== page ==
Europe & Central Asia

2013

Blog   |   Russia

In Russia, brazen murder of Chernovik founder is unsolved

Chernovik founder Gadzhimurad Kamalov was killed in December 2011. Investigators have failed to determine the identities of the assailants or the masterminds. (Reuters/Lekai Dmitri)

Gadzhimurad Kamalov, founder of the independent daily Chernovik, was murdered in Makhachkala, capital of Russia's southern republic of Dagestan, on December 15, 2011. The slaying was brazen, coming on the national Day of Remembrance for journalists killed in the course of their work. The late-evening assault took place outside Chernovik's newsroom, located on Makhachkala's Magomed Gadzhiev Street. Equipped with numerous security cameras, the street is a throughway for government motorcades, including that of the regional president. Nobody moves undetected there. But Kamalov's slaying is yet to be solved.

Blog   |   Hungary, Romania, Turkey

Red flags in the European Union press freedom debate

The European Union enjoys waving the banner of press freedom overseas. However, it is sometimes at a loss when it has to define its approach to press freedom among its own member states.

Last year, the EU tried and failed to convince the Hungarian government to radically amend its highly controversial media law. The conservative Prime Minister Viktor Orban deflected the pressure by playing on the vagueness of EU treaties and on the fear of Brussels' intervention in the member states' "internal affairs."

Alerts   |   Kazakhstan

Embattled Respublika journalists targeted in Kazakhstan

New York, February 6, 2013--Authorities in Kazakhstan should cease harassing the staff of embattled independent newspaper Respublika, the Committee to Protect Journalists said today.

February 6, 2013 5:59 PM ET

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Alerts   |   Azerbaijan

Azerbaijani reporter jailed on mass disorder charges

Police in Baku detain a woman who was protesting in solidarity with Ismayilli residents after a riot on January 26. (Reuters/David Mdzinarishvili)

New York, February 6, 2013--Azerbaijani authorities should drop charges of organizing mass disorder against Tofiq Yaqublu, a columnist for leading opposition daily Yeni Musavat, and immediately release him from jail, the Committee to Protect Journalists said today.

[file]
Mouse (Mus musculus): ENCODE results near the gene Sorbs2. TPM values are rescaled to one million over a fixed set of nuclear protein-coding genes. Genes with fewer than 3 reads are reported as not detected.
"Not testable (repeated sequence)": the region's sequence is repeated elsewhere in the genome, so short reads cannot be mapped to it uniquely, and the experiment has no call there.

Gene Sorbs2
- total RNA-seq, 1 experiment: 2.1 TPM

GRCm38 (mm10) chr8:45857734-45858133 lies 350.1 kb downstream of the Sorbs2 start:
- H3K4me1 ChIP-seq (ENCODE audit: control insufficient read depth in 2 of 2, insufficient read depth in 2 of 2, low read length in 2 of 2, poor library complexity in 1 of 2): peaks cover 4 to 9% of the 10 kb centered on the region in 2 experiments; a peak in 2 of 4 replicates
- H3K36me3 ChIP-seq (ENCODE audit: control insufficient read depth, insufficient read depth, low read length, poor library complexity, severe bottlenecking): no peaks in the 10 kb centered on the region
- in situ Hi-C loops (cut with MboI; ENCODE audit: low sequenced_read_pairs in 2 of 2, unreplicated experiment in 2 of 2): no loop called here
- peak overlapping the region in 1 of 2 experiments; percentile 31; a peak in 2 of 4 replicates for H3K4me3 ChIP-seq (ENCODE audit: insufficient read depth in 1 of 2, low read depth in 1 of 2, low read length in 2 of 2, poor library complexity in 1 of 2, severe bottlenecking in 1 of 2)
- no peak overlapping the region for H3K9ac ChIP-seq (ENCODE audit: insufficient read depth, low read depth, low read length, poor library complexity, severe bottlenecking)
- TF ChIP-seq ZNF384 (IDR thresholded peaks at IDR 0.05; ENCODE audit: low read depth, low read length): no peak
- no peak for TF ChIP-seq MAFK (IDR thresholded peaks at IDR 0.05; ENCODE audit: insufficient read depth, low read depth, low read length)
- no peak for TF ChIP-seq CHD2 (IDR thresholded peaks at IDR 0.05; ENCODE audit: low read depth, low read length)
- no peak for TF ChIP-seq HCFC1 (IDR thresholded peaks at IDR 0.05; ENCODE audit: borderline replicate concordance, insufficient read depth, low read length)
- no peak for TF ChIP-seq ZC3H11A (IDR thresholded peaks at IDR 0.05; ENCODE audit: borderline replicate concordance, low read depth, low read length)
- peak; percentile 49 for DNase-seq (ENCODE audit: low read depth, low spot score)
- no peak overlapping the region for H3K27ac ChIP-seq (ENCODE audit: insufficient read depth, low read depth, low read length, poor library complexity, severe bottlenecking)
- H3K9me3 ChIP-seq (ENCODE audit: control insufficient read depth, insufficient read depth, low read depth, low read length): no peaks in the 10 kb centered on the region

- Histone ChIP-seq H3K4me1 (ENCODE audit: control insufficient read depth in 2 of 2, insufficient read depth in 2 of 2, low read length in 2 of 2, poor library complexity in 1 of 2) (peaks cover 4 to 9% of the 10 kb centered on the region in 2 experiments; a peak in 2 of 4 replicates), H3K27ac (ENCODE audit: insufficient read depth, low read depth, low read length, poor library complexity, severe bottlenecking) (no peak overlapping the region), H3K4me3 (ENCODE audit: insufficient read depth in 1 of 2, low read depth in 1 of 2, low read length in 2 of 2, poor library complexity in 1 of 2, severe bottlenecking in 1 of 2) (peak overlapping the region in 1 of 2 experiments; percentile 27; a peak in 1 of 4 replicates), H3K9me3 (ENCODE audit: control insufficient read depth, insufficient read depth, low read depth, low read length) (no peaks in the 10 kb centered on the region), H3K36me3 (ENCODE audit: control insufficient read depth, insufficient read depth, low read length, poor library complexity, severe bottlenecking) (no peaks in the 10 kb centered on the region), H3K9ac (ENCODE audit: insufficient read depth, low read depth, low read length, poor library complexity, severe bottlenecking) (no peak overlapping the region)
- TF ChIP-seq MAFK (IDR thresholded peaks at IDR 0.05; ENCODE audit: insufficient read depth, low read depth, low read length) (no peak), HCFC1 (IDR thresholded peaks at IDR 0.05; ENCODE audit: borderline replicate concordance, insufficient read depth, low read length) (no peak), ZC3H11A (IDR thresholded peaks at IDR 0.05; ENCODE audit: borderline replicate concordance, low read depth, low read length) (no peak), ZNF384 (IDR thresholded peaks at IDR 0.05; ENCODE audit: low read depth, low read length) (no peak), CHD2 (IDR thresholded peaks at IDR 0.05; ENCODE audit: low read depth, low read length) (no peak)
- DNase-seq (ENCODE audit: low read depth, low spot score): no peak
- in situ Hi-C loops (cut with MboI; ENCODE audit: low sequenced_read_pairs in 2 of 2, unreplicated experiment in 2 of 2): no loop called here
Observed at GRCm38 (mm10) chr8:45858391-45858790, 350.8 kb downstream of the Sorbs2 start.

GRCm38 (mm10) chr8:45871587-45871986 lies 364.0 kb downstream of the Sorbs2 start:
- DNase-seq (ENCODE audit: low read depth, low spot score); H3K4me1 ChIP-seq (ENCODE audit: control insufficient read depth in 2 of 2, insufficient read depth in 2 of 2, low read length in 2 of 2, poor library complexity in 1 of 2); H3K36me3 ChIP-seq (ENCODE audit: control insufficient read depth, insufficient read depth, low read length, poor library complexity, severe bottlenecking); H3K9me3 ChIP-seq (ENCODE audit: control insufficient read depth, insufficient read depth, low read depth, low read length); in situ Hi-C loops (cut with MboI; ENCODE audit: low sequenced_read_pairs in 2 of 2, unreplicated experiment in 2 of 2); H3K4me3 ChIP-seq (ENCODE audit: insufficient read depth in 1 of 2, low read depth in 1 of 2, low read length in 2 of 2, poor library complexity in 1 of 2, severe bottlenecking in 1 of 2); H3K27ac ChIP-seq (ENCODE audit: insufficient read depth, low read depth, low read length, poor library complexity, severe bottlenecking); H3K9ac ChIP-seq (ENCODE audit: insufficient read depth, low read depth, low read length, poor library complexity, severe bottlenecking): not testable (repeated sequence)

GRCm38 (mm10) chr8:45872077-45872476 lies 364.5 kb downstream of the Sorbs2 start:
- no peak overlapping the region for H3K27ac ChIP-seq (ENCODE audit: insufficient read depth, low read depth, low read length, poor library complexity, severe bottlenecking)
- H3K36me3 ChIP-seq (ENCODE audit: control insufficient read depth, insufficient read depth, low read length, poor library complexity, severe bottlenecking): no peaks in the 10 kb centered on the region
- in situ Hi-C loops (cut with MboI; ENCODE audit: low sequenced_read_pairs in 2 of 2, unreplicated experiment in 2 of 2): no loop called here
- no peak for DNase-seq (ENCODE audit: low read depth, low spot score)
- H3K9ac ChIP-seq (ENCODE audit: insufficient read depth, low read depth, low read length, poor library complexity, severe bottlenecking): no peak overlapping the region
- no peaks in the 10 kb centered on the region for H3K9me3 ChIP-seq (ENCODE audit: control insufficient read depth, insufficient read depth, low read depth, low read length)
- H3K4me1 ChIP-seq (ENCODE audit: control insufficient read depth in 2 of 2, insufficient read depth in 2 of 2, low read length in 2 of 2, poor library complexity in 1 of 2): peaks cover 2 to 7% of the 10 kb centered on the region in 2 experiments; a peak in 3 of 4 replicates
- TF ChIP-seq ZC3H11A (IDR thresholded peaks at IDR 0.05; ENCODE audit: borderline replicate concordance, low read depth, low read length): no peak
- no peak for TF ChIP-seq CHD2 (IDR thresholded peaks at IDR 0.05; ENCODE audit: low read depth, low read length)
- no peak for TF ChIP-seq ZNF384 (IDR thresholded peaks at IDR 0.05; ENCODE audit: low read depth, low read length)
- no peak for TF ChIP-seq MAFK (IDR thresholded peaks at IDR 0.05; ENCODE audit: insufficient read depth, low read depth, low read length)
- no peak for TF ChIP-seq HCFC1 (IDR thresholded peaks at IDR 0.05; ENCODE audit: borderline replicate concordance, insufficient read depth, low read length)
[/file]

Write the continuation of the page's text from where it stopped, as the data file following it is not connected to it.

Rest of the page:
February 6, 2013 5:44 PM ET

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Blog   |   Somalia, UK

Faith in Somali judiciary hard to find as Abdiaziz jailed

"Let's have faith in our judiciary system," Somali President Hassan Sheikh Mohamed told an audience Monday at London's Chatham House, the foreign affairs think-tank.

Blog   |   UK

Setback in O'Hagan murder must not mean case closed

Family, friends, and fellow journalists follow the funeral of Martin O'Hagan from his home in Lurgan, Northern Ireland, on October 1, 2001. (Reuters/Paul McErlane)

More than 11 years have passed since investigative journalist Martin O'Hagan was murdered near his home in Lurgan, Northern Ireland, and the case has not been solved. Last week Northern Ireland's public prosecutor announced a major setback to the case that has colleagues worried it never will be. 

February 1, 2013 2:54 PM ET

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Letters   |   Somalia, UK

UK should press Somalia on journalist's jailing, murders

Dear Prime Minister Cameron: In anticipation of your meeting with Somali President Hassan Sheikh Mohamud next week, we would like to bring to your attention recent actions taken by the Somali government, as well as the increasing number of unsolved journalist murders in the country.

Blog   |   France, Mali, Security

An information void in Mali as journalists are obstructed

Three weeks after France's military intervention in Mali, the war remains largely "without images and without facts," as described by Jean-Paul Mari, special envoy for the newsweekly Le Nouvel Observateur. Although journalists have been allowed to follow French and Malian forces into the towns that have been recovered from armed Islamist groups, the real battlefields and front lines remain off limits.

February 1, 2013 9:48 AM ET

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Blog   |   Turkey

Conflating critics with terrorists in Turkey

Erdoğan speaks at a meeting in parliament on Wednesday. (AFP/Adem Altan)

The government of Prime Minister Recep Tayyip Erdoğan is quick to brand critics as "terrorists," and that's one of the main reasons that Turkey was the world's worst jailer of the press when CPJ conducted its recent census of imprisoned journalists. This week, the prime minister and two pro-government newspapers applied the label once again to critics, illustrating the extremely difficult climate confronting any Turkish journalist who challenges official positions.

Blog   |   Tajikistan

Tajikistan blames censorship on complaints by citizens

In the last year, CPJ has documented a disturbing trend of attacks against the press in Tajikistan: the frequent blocking orders that the State Communications Agency has issued to local Internet service providers. Delivered in most instances via text message, the orders urge the ISPs to block nationwide access to local and international news websites that criticize President Emomali Rahmon and his authoritarian policies, and publicize issues like widespread government corruption and rising unemployment.

2013

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